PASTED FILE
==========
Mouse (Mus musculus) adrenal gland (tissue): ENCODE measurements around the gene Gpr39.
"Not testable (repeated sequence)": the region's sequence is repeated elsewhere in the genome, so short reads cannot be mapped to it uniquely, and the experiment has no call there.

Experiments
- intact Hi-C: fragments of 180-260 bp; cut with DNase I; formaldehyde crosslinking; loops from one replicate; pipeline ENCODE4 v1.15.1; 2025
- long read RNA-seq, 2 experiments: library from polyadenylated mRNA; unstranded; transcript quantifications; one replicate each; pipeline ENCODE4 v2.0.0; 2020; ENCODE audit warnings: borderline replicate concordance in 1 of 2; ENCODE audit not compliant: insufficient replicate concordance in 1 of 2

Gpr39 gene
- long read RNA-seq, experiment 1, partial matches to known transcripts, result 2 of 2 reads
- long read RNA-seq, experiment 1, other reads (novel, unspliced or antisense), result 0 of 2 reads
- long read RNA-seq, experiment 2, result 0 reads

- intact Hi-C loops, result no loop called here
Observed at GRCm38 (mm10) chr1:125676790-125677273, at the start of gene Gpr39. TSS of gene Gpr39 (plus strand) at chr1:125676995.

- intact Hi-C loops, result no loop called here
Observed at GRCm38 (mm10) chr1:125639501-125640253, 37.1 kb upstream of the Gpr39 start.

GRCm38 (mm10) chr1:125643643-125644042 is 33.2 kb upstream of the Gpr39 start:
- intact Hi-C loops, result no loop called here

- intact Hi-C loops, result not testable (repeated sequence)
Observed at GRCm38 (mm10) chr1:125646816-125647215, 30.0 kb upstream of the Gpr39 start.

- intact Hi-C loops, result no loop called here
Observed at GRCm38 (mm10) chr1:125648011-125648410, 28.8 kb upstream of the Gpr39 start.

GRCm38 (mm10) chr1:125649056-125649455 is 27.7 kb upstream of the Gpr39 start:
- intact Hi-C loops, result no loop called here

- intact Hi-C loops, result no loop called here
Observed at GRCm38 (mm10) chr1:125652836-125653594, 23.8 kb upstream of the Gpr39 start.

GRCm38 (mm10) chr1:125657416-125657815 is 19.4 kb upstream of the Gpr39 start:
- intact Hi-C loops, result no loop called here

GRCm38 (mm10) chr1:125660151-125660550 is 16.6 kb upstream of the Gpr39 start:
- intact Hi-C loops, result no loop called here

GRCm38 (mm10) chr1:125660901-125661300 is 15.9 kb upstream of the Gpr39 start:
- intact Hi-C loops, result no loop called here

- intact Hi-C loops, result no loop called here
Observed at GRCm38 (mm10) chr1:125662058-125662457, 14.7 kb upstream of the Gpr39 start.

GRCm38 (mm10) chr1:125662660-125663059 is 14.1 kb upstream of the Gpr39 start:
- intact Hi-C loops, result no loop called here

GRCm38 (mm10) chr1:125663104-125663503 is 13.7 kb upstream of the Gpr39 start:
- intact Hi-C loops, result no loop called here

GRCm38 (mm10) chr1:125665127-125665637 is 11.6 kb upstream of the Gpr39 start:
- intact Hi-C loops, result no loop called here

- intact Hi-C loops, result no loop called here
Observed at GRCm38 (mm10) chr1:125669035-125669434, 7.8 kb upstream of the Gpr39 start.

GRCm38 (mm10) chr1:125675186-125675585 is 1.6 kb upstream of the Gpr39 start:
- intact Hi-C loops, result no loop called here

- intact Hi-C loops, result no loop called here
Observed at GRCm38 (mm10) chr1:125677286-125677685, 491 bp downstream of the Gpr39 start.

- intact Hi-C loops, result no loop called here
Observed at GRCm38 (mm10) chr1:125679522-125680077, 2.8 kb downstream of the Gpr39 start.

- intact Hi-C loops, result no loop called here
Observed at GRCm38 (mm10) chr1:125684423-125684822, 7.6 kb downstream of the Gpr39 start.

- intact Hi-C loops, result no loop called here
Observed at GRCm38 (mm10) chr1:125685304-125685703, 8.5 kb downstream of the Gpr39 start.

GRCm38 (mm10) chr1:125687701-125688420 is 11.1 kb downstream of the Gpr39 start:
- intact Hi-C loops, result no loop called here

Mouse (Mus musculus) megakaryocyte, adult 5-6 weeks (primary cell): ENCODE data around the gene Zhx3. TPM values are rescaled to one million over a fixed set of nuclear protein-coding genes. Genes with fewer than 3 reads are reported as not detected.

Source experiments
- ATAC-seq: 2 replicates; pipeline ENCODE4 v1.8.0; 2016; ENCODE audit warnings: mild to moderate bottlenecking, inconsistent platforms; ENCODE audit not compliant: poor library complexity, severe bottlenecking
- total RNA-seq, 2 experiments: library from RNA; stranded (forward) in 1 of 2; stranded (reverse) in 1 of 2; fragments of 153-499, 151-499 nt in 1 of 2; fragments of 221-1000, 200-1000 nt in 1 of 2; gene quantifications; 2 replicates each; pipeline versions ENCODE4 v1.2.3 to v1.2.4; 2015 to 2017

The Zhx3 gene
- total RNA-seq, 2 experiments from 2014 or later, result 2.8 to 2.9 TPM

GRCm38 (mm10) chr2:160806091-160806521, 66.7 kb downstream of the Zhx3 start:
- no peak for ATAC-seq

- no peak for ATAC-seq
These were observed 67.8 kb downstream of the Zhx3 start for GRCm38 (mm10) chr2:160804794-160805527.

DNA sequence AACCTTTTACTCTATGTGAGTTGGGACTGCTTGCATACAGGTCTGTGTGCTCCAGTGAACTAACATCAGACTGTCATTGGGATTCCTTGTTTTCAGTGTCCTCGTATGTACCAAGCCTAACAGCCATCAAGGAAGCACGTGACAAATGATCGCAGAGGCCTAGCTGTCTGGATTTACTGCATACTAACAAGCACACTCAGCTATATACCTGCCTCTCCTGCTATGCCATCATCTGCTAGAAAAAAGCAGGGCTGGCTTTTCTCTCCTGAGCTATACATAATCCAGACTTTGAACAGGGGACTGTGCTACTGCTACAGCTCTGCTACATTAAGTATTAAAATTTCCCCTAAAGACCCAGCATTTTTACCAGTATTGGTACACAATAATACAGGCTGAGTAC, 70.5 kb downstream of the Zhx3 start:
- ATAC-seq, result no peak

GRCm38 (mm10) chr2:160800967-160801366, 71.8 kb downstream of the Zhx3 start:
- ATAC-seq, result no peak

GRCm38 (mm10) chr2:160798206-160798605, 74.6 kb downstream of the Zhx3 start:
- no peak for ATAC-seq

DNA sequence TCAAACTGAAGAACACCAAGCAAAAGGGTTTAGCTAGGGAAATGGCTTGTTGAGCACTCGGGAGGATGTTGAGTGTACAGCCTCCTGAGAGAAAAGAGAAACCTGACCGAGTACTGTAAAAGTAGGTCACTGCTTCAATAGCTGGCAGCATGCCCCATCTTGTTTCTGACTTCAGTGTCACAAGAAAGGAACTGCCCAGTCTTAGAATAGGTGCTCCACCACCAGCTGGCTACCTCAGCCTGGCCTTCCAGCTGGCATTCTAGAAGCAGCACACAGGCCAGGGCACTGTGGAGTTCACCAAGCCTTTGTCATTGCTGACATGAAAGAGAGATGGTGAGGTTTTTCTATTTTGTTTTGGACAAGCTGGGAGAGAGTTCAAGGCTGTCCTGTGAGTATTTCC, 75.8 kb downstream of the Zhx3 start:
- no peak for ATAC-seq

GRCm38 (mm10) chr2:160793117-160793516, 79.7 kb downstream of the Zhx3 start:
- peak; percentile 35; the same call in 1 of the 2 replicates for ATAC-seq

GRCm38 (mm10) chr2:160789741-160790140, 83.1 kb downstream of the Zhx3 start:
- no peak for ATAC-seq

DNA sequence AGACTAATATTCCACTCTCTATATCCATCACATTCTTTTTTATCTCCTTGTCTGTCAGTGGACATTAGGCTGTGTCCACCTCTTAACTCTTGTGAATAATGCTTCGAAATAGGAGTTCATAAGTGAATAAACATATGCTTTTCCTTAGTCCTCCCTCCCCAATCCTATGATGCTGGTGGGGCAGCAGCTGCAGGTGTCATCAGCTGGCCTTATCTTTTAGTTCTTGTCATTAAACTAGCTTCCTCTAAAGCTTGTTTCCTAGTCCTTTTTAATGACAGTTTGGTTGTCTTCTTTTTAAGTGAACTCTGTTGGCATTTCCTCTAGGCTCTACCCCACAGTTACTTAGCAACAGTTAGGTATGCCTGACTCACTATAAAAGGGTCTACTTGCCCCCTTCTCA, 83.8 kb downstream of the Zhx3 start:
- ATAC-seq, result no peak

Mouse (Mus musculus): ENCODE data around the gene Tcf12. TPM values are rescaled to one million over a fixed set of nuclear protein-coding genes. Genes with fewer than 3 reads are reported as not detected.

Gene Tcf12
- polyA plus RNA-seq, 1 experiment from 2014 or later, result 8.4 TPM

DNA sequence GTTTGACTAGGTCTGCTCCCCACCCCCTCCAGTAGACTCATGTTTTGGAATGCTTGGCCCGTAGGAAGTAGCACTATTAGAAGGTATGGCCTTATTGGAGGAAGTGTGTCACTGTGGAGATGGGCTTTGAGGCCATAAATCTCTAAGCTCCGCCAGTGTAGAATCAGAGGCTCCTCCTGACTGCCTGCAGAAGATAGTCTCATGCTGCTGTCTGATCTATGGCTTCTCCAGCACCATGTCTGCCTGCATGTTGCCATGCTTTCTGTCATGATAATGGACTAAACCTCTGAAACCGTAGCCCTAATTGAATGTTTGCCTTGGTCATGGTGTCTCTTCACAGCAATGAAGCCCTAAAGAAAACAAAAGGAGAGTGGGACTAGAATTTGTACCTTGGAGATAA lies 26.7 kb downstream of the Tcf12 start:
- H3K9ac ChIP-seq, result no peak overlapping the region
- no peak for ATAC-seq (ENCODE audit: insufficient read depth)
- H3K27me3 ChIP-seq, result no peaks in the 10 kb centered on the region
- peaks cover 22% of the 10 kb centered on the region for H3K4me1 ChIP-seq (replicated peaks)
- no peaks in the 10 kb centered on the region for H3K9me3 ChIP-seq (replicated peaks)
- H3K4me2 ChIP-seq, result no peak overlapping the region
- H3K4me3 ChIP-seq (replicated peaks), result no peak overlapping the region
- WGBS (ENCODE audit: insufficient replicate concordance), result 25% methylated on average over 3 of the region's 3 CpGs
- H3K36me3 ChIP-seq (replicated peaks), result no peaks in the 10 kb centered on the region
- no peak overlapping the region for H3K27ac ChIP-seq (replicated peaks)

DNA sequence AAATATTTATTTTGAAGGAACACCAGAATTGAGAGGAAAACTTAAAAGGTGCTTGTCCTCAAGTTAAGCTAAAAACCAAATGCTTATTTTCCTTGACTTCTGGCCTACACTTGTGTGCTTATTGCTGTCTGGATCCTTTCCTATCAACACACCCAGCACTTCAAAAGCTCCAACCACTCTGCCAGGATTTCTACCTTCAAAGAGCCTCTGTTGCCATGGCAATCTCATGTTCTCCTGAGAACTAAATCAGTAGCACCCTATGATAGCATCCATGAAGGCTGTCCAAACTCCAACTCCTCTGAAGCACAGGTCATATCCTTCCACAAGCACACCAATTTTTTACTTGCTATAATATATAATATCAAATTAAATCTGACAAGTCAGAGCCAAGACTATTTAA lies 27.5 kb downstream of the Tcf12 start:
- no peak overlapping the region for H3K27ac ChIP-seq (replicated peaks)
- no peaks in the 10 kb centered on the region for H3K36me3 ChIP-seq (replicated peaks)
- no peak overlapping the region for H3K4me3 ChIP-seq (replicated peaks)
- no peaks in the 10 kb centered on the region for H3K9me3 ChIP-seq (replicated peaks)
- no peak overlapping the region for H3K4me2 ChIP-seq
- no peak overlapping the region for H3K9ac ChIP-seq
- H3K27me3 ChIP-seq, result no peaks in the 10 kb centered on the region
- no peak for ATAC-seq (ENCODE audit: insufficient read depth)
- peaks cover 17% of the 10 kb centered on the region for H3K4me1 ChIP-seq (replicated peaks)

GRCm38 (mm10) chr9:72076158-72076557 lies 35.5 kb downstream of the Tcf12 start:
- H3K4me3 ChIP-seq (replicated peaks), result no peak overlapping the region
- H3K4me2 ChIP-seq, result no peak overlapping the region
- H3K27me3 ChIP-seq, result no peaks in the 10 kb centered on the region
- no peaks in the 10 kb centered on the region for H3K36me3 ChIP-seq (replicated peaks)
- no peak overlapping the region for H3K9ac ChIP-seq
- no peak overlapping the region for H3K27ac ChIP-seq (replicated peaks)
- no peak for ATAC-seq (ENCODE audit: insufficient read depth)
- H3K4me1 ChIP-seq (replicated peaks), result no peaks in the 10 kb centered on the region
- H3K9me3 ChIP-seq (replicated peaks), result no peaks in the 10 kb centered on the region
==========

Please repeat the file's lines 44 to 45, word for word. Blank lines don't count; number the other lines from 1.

- intact Hi-C loops, result no loop called here
Observed at GRCm38 (mm10) chr1:125679522-125680077, 2.8 kb downstream of the Gpr39 start.